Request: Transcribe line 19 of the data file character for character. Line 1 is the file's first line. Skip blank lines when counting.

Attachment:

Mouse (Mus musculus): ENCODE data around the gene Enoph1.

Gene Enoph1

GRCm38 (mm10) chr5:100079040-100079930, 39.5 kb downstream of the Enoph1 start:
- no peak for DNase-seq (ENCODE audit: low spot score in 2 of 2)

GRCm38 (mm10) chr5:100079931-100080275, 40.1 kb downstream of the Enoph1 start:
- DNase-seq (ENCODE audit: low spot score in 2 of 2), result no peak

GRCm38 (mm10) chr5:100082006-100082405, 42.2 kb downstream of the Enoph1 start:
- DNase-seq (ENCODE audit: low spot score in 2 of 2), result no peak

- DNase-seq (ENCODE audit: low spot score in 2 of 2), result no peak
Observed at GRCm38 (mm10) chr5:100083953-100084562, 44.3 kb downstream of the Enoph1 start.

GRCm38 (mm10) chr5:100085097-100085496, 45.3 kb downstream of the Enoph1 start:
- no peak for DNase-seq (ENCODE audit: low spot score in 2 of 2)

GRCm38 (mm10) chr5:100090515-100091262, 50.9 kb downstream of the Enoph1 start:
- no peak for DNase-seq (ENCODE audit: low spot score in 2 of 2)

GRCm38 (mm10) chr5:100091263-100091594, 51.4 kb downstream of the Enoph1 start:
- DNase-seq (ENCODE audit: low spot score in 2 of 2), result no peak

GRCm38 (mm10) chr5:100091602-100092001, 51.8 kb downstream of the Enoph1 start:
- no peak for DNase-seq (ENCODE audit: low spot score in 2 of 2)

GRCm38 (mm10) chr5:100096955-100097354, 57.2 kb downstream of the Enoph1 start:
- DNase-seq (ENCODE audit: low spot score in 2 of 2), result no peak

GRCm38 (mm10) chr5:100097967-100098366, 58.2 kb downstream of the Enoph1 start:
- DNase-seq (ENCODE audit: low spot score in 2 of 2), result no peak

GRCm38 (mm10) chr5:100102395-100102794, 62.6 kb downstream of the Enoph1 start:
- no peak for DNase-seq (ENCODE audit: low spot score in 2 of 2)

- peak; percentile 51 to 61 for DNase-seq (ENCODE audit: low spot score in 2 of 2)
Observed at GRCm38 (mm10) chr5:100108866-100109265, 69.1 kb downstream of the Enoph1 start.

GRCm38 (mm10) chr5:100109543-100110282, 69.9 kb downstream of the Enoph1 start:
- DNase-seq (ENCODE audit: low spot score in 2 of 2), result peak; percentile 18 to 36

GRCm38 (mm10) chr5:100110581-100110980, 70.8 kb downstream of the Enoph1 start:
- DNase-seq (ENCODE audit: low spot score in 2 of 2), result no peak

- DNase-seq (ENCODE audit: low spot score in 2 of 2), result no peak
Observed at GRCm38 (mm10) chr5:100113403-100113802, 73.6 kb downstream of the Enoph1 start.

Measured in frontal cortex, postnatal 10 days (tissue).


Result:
GRCm38 (mm10) chr5:100096955-100097354, 57.2 kb downstream of the Enoph1 start: